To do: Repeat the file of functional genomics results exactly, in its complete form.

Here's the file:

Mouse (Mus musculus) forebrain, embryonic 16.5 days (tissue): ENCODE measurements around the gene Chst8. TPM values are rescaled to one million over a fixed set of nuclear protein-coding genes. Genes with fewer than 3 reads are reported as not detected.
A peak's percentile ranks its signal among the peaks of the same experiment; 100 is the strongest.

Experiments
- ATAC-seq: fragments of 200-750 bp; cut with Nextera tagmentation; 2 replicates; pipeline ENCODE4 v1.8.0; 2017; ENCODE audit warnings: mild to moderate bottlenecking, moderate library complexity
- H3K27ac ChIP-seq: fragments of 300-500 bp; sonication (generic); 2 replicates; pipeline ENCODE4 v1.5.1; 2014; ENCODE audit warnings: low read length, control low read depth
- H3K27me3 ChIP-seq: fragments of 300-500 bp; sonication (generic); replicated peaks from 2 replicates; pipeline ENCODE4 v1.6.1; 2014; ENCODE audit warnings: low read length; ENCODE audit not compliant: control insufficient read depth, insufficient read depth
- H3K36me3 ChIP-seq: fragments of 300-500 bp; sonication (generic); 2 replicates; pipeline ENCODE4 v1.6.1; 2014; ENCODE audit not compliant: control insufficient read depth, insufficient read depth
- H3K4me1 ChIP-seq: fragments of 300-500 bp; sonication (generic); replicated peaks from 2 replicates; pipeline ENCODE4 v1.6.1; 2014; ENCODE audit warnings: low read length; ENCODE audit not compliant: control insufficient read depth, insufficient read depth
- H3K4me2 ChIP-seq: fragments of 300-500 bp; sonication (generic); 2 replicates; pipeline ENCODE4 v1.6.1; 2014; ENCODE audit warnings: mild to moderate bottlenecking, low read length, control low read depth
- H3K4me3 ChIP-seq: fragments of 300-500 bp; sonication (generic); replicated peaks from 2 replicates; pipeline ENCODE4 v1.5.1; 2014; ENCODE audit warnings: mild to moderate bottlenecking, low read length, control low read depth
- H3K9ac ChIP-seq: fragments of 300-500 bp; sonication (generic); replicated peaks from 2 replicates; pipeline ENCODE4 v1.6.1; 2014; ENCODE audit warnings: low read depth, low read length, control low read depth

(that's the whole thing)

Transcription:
Mouse (Mus musculus) forebrain, embryonic 16.5 days (tissue): ENCODE measurements around the gene Chst8. TPM values are rescaled to one million over a fixed set of nuclear protein-coding genes. Genes with fewer than 3 reads are reported as not detected.
A peak's percentile ranks its signal among the peaks of the same experiment; 100 is the strongest.

Experiments
- ATAC-seq: fragments of 200-750 bp; cut with Nextera tagmentation; 2 replicates; pipeline ENCODE4 v1.8.0; 2017; ENCODE audit warnings: mild to moderate bottlenecking, moderate library complexity
- H3K27ac ChIP-seq: fragments of 300-500 bp; sonication (generic); 2 replicates; pipeline ENCODE4 v1.5.1; 2014; ENCODE audit warnings: low read length, control low read depth
- H3K27me3 ChIP-seq: fragments of 300-500 bp; sonication (generic); replicated peaks from 2 replicates; pipeline ENCODE4 v1.6.1; 2014; ENCODE audit warnings: low read length; ENCODE audit not compliant: control insufficient read depth, insufficient read depth
- H3K36me3 ChIP-seq: fragments of 300-500 bp; sonication (generic); 2 replicates; pipeline ENCODE4 v1.6.1; 2014; ENCODE audit not compliant: control insufficient read depth, insufficient read depth
- H3K4me1 ChIP-seq: fragments of 300-500 bp; sonication (generic); replicated peaks from 2 replicates; pipeline ENCODE4 v1.6.1; 2014; ENCODE audit warnings: low read length; ENCODE audit not compliant: control insufficient read depth, insufficient read depth
- H3K4me2 ChIP-seq: fragments of 300-500 bp; sonication (generic); 2 replicates; pipeline ENCODE4 v1.6.1; 2014; ENCODE audit warnings: mild to moderate bottlenecking, low read length, control low read depth
- H3K4me3 ChIP-seq: fragments of 300-500 bp; sonication (generic); replicated peaks from 2 replicates; pipeline ENCODE4 v1.5.1; 2014; ENCODE audit warnings: mild to moderate bottlenecking, low read length, control low read depth
- H3K9ac ChIP-seq: fragments of 300-500 bp; sonication (generic); replicated peaks from 2 replicates; pipeline ENCODE4 v1.6.1; 2014; ENCODE audit warnings: low read depth, low read length, control low read depth